Source: New York Daily News
A man who was completely paralyzed in both legs is the first paraplegic to walk without the help of manually-controlled robotic limbs, according to researchers from the University of California Irvine.
They determined it was “possible to use direct brain control to get a person’s legs to walk again,” according to a preliminary study published Thursday in the Journal of NeuroEngineering and Rehabilitation.
Doctors hooked the man (who was kept anonymous to protect his privacy) up to an electroencephalogram (EEG) system that took electric signals from his brain and sent them shooting down to electrodes placed around his knees. “Even after years of paralysis, the brain can still generate robust brain waves that can be harnessed to enable basic walking,” Dr. An Do, one of the study’s lead researchers, said in a statement. “We showed that you can restore intuitive, brain-controlled walking after a complete spinal cord injury. This noninvasive system for leg muscle stimulation is a promising method and is an advance of our current brain-controlled systems that use virtual reality or a robotic exoskeleton.”
The 19-week testing period kicked off by “reactivating” the participant’s walking ability through mental training. First, he sat wearing an EEG cap and entered a virtual world where he had to make an avatar walk. The man then graduated to walking while suspended almost 2 inches from the ground, where he could move his legs without the pressure of supporting himself. On his 20th visit, he was finally able to walk on the ground wearing a “body-weight support system” that kept him from falling, the study said.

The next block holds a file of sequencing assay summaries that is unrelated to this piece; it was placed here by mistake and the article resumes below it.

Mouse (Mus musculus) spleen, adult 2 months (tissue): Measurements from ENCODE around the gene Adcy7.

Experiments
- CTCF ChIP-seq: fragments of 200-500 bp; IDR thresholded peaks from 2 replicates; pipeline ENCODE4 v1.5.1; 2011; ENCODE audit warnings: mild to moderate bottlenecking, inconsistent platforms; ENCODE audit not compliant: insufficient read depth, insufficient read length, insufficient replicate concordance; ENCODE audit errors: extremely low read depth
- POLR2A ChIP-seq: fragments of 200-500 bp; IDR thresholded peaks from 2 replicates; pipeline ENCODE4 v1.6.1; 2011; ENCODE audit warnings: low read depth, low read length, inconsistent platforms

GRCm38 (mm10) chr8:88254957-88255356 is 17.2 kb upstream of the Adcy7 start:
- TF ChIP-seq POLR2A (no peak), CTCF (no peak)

Researchers said “he gained more control and performed more tests” with each visit. Because the study involved a single patient, they also said further tests are needed in order to determine if these results will apply to a larger population of paraplegics.
A video of the test shows the participant moving his legs slowly but surely and walking along a 12-foot course.
“Once we’ve confirmed the usability of this noninvasive system, we can look into invasive means, such as brain implants,” senior lead researcher Dr. Zoran Nenadic said in a statement. “We hope that an implant could achieve an even greater level of prosthesis control because brain waves are recorded with higher quality. In addition, such an implant could deliver sensation back to the brain, enabling the user to feel their legs.”